Anne Freeman, RN, an engagement consultant for Press Ganey, attributes this finding to inherent differences in the roles of nurses and nursing assistants. The latter, she explained, tend to have fewer external responsibilities pulling them away from the bedside, and therefore have more abundant opportunities for face-to-face contact with patients.

In contrast, RNs who spend at least half of their shifts directly with patients have a multitude of other responsibilities that go above and beyond their primary role at the bedside, such as charting, managing physician conversations, relaying information, and coordinating care, Freeman continued, adding that when these tasks overwhelm bedside RNs, they can diminish RNs’ primary source of fulfilment: connecting with patients.

These routine responsibilities are compounded with ongoing changes in health care, such as the integration of technology in almost all aspects of care delivery. The result? A seemingly constant state of competing priorities: Nurses need to attend to their external responsibilities because they are important, but they also want to be with the patient, Freeman noted.

To dig deeper into this engagement finding for RNs specifically, Press Ganey collected data around activation, defined as the degree to which individuals connect to their work, and decompression, defined as the ability to disconnect from work. Mean response scores for resilience, decompression, and activation for RNs with at least 50% direct patient care responsibilities and RNs with less than 50% direct patient care responsibilities were only slightly different. Specifically, in both groups, RNs had a high degree of activation and a lower degree of decompression.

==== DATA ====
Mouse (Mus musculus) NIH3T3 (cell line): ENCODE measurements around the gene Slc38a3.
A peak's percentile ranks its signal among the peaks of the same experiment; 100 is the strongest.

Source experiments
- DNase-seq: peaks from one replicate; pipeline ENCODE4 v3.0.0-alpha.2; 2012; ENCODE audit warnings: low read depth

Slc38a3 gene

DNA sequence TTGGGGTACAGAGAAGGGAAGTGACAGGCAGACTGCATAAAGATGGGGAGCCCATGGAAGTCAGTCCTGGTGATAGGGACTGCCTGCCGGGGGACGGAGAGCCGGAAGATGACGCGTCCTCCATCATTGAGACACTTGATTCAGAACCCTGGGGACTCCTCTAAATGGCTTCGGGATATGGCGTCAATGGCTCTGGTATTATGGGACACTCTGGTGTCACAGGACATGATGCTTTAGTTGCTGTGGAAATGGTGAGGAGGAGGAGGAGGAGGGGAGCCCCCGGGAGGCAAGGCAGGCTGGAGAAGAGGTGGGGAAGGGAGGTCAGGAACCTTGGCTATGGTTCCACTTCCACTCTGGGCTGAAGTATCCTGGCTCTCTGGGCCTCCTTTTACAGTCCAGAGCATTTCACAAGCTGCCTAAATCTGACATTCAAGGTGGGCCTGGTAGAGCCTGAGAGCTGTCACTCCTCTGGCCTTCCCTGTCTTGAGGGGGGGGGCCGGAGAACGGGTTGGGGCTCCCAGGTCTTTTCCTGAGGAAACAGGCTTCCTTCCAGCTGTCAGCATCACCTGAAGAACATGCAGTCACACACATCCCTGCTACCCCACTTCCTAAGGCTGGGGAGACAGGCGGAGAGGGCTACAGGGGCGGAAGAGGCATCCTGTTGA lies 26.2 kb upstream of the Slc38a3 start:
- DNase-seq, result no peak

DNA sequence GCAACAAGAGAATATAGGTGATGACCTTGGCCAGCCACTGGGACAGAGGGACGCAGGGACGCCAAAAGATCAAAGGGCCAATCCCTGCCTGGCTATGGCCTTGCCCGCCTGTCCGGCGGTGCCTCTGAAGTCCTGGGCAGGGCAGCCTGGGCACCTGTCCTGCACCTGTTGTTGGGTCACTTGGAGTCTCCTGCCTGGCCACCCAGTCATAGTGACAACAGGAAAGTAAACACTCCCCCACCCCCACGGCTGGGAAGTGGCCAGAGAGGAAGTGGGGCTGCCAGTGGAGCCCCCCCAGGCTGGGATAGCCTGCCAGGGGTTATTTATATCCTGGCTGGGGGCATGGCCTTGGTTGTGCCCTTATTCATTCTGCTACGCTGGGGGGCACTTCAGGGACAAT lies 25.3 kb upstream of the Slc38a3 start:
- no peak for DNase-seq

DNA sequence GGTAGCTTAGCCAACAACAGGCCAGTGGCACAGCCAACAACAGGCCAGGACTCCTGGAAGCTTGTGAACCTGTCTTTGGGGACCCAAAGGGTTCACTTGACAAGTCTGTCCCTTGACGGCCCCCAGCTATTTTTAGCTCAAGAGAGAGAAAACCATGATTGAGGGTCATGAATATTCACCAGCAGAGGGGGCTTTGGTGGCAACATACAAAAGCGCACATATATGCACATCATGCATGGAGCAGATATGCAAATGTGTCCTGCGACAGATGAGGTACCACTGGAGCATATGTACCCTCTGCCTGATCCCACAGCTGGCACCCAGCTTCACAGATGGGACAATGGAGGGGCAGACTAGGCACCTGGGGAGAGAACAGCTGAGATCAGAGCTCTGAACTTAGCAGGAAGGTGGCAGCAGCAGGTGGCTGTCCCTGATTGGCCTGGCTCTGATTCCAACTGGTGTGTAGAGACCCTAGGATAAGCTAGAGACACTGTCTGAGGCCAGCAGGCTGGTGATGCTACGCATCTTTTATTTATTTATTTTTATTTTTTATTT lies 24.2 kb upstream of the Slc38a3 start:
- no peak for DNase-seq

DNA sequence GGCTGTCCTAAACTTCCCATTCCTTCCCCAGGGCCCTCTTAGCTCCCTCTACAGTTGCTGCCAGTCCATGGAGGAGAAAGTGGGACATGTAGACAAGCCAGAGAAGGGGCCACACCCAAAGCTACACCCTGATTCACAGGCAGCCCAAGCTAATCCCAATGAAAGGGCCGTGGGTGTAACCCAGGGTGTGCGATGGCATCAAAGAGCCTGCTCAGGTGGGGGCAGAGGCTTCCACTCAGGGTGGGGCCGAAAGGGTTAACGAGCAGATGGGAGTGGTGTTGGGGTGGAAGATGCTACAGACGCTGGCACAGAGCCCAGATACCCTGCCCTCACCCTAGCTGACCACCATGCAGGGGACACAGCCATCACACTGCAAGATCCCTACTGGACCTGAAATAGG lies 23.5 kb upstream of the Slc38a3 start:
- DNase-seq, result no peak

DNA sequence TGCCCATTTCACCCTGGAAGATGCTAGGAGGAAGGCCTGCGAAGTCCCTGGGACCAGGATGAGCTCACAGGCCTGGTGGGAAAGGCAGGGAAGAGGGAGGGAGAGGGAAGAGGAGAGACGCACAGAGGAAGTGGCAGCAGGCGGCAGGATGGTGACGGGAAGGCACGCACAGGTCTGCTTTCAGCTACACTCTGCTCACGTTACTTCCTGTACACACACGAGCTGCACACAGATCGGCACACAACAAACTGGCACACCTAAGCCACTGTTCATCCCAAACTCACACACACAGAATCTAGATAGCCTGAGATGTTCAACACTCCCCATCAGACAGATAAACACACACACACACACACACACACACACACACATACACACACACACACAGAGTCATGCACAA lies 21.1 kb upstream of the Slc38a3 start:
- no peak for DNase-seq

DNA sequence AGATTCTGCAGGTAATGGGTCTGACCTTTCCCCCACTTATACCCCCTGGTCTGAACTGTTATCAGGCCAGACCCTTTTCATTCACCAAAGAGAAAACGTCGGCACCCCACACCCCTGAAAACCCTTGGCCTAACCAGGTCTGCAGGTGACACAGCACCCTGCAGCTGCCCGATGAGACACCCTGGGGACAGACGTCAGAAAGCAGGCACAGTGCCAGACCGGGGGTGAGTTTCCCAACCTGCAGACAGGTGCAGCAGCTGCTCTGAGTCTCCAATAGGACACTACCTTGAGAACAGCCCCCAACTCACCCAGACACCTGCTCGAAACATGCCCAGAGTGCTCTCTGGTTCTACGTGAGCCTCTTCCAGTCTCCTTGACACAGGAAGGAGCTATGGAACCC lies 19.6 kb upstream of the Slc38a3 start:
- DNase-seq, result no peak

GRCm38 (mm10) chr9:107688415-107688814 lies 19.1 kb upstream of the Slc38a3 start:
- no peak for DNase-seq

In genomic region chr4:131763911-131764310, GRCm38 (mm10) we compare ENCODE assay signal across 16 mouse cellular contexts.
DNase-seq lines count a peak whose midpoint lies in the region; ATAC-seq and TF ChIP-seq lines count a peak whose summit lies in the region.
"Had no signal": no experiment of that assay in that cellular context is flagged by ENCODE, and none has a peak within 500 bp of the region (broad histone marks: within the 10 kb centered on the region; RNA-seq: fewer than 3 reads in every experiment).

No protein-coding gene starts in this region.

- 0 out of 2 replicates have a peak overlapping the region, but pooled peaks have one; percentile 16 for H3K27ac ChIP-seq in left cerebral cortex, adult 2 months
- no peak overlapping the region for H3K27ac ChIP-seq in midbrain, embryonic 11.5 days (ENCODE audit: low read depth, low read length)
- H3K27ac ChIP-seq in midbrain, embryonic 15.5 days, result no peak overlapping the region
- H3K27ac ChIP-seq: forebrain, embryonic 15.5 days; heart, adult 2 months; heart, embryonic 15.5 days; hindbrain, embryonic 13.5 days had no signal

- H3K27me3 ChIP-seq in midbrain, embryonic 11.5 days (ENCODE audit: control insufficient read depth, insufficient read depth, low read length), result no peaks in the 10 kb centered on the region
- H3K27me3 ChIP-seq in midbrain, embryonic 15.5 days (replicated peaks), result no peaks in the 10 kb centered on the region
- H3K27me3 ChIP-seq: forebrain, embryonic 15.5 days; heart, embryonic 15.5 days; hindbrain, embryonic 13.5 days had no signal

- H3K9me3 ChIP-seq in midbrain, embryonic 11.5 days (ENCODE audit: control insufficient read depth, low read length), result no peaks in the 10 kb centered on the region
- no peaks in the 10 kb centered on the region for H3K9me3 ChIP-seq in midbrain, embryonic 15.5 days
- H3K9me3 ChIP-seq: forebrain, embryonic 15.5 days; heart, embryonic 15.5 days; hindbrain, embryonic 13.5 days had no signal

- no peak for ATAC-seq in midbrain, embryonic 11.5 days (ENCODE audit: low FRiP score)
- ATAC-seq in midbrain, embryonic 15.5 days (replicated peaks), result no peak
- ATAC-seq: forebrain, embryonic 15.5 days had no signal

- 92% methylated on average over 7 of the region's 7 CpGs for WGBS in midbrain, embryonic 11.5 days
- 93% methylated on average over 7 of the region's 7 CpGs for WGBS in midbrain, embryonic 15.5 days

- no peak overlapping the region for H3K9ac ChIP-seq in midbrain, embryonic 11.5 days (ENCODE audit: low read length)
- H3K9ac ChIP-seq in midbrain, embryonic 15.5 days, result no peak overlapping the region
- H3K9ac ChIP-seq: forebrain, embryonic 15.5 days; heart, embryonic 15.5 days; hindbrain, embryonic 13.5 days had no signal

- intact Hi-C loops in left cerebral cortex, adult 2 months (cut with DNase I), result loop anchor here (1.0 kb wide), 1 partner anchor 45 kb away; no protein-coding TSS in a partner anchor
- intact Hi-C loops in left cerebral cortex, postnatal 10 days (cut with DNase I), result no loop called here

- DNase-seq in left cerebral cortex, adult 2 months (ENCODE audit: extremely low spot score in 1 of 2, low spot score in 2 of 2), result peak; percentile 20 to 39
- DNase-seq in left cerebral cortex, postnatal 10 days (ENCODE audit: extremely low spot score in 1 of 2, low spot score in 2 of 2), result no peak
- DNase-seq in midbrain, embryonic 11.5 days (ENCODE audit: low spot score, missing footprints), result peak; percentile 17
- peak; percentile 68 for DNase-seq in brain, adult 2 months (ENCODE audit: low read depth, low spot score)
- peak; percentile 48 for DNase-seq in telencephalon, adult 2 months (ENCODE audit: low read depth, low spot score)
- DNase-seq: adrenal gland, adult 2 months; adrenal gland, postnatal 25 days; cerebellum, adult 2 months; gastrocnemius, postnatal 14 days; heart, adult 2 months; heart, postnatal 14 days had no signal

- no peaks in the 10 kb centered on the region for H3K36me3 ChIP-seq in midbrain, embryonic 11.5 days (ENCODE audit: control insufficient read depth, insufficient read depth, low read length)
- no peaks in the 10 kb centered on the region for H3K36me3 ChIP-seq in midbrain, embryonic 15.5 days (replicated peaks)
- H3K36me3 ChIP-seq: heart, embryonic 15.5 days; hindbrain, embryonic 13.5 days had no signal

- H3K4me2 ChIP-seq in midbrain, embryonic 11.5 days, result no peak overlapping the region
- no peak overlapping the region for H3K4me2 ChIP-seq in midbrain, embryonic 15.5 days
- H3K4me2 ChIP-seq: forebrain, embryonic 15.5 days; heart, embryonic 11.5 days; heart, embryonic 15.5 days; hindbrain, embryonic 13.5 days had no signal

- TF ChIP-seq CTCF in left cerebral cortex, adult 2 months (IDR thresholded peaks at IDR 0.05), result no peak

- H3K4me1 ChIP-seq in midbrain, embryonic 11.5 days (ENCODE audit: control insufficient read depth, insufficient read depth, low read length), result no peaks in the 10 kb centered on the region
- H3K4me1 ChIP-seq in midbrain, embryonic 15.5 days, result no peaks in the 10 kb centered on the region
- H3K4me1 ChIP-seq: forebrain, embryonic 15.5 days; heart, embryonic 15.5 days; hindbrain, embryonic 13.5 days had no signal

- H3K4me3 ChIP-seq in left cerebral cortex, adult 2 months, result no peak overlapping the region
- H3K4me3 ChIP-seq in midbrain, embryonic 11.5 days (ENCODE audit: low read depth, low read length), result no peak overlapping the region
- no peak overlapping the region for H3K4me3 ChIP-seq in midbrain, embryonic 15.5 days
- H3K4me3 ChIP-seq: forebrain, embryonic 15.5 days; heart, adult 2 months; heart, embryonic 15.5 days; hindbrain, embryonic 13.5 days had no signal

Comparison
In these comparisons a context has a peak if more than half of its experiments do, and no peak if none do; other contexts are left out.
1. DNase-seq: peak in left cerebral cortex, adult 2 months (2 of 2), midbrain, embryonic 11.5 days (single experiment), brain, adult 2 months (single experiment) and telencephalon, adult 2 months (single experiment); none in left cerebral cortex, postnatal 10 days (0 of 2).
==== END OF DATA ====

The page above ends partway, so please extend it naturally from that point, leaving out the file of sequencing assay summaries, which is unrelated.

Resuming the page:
“The phenomenon I see, particularly with nurses, is that the higher their level of activation, the more committed they are to doing the best they can for their patients, to the detriment of their own well-being,” explained Freeman. “Ten years ago nurses were able to spend more face-to-face time with their patients. Now the amount of time spent at the bedside is less and less, and more goes on behind the scenes. They are not able to give the same type of quality interaction.”

This is where the ability to decompress comes in.

“When the burden of indirect patient care tasks competes with meaningful face-to-face engagement, nurses go home feeling like they didn’t do enough for their patients,” explained Freeman. After a while, this high level of activation and low level of decompression amounts to a feeling of caregiver guilt—I should have done more, I could have done more—and ultimately, burnout, she said.